Luxury is non-democratic. It is attractive precisely because it is exclusive.
Luxury does not imitate. It is, instead, imitated. It sets standards. It usually is the first to innovate, or to apply innovations deemed by others to be too expensive, too risky or simply unnecessary.
Luxury has a feel all its own. It even smells rich.
Luxury is superior without apology. But because it is blessed with genuine self-confidence, it usually does not embrace arrogance, which is inherently flawed by the germ of self-doubt.
Luxury on wheels is the 2011 Audi A8 4.2 FSI Quattro sedan, the subject of this week's review, and arguably the standard by which all other luxury cars should be judged.
What immediately catches the eye and offends the aesthetic sensibilities of some observers is the A8 4.2's egregiously wide-mouthed grille, which prompts thoughts of the gaping mouth in Norwegian artist Edvard Munch's "The Scream." Love it or hate it, you will neither ignore nor forget it, nor will you mistake it for anything else.
That grille is a bold statement that the A8 4.2 is different. It's a valid statement, too. Consider the car's body.
The A8 4.2 is an all-wheel-drive full-size sedan that feels as tight and light as a much smaller rear-wheel-drive sports car. Credit here goes to patented Audi Space Frame (ASF) technology, which uses aluminum and strategic applications of lightweight, high-strength steel to increase vehicle-body stiffness while reducing overall body weight.
The use of ASF technology in the 2011 A8 4.2 yields a 25 percent improvement in body rigidity and a 20 percent reduction in weight in comparison with the 2010 model. Increased stiffness improves vehicle handling. Lighter weight improves fuel economy.
Look at the A8 4.2's headlights. They are light-emitting diodes (LEDs), smartly arranged at the lower corners of the car's front end, where they promote maximum night vision without blinding oncoming traffic. The car's high-beam and daytime running lights use the same technology, providing maximum light at reduced energy cost.
Step inside the A8 4.2's cabin. Many luxury automobile manufacturers use high-grade interior materials to impart a sense of wealth and well-being. But few use those materials as creatively or install them as expertly as Audi.
In the A8 4.2, supple leather blends with hand-polished walnut wood and brushed aluminum as if they are natural siblings. I've driven every luxury automobile there is to be driven (with the notable exception of the $1.5 million Bugatti Veyron 16.4 super sports car). It is difficult to recall one that tops the A8 4.2 in interior fit and finish.
But I wish Audi would abandon the notion of "German exceptionalism" in the matter of instrument-panel gauges and controls. German exceptionalism says Germans are smarter than everyone else in the way that "American exceptionalism" boasts that Americans are overall better than everyone else.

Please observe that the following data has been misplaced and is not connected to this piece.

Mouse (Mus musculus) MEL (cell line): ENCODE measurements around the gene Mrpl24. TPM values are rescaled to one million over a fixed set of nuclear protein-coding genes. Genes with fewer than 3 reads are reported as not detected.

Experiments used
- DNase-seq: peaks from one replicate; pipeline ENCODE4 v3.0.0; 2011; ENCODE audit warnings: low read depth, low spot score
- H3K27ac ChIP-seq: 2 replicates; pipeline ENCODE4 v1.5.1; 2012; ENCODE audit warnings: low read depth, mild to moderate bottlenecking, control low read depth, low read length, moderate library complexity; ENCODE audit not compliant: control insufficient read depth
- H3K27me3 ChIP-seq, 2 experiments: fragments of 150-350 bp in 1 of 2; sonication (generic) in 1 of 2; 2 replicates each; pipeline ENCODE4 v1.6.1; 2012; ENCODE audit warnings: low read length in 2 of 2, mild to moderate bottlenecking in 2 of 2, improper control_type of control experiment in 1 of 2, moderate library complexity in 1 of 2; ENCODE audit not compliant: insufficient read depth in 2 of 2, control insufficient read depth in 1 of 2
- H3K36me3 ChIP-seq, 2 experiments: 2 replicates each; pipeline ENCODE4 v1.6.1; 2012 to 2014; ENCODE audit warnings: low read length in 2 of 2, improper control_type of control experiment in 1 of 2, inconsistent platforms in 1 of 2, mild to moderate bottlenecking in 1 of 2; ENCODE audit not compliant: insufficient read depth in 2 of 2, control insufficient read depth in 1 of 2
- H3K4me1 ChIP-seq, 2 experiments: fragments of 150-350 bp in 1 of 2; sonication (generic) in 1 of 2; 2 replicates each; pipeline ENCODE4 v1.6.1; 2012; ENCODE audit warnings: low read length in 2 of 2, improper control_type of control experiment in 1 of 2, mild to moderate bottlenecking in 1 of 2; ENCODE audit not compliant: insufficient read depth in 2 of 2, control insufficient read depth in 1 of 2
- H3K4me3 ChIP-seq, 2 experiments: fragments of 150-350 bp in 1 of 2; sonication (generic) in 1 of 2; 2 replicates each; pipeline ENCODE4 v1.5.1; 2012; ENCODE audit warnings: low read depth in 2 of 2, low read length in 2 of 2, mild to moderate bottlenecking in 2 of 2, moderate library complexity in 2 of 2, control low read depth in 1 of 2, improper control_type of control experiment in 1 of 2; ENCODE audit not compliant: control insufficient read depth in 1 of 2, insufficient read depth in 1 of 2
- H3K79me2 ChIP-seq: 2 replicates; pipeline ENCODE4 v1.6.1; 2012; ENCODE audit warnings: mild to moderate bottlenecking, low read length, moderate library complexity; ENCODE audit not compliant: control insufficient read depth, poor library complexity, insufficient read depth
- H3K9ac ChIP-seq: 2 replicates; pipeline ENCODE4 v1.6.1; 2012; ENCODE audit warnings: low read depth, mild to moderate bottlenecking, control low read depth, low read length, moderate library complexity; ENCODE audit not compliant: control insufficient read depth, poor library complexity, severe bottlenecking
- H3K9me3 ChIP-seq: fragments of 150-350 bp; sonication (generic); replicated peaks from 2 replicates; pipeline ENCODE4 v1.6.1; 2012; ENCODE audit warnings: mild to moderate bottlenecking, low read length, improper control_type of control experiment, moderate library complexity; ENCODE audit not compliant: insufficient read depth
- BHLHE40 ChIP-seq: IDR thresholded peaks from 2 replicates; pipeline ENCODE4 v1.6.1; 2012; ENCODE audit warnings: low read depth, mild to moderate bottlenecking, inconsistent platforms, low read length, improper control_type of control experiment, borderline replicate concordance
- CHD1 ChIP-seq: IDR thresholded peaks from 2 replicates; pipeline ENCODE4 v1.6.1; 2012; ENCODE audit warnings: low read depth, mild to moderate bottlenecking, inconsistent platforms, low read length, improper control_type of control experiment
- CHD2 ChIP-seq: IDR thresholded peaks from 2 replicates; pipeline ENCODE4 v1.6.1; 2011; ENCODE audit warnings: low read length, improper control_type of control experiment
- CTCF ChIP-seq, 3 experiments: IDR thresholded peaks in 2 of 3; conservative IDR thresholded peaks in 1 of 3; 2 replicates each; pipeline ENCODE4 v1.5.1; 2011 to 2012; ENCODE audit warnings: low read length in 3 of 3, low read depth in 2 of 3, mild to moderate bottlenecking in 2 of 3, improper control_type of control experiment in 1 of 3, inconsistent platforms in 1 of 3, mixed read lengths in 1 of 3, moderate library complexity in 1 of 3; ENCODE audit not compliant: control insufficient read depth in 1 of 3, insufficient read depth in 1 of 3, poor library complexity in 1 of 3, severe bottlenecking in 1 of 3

Both are lies, or are at least the results of national delusion. But, as manifested in the A8 4.2, German exceptionalism can be downright irritating.
After a week in the car, I was still struggling to master Audi's patented Multi Media Interface (MMI) system, which uses hard and soft keys and a retractable eight-inch video screen to control and monitor the A8 4.2's many functions. MMI constitutes technical overreach. Example: Push a button to bring up fan controls on the screen. Turn center-console knobs to raise or lower fan speeds on the right and left sides of the car. Make sure you turn the knobs before the fan logos disappear from the screen. Otherwise, try and try again. Who really needs that hassle just to operate a fan?
But other innovations, notably the A8 4.2's patented "fuel stratified injection" (FSI) engine (gasoline-powered 4.2-liter V-8, 372 horsepower, 328 foot-pounds of torque) and eight-speed automatic, are most welcome.
FSI technology injects a highly precise amount of gasoline (premium recommended in this case) into engine cylinders. The fuel perfectly mixes with available cylinder air to produce maximum engine power at minimum fuel expenditure. That power is translated to the A8 4.2's wheels - usually 40 percent to the front, 60 percent to the rear - via a fuel-saving eight-speed automatic transmission.
All of this is done so quickly, quietly and smoothly, it is absolutely necessary to monitor your speed, a task made easy by a huge, clearly visible mph reading on a screen directly behind the steering wheel.
Luxury means having what you want when you want it. In the A8 4.2, that means an adjustable air suspension that can give you a comfortable ride with sports-car handling in curves and turns (Auto setting), a hard-feel ride with crisp handling (Dynamic setting), or a limousine-soft ride with cruise-ship handling minus the wallow (Comfort setting), all at the movement of the practical equivalent of a computer mouse. You can also choose a Lift setting, which adjusts vehicle height depending on speed.
The A8 4.2 is so loaded with amenities and technology, I could write a book on it. But I don't have that kind of space here.
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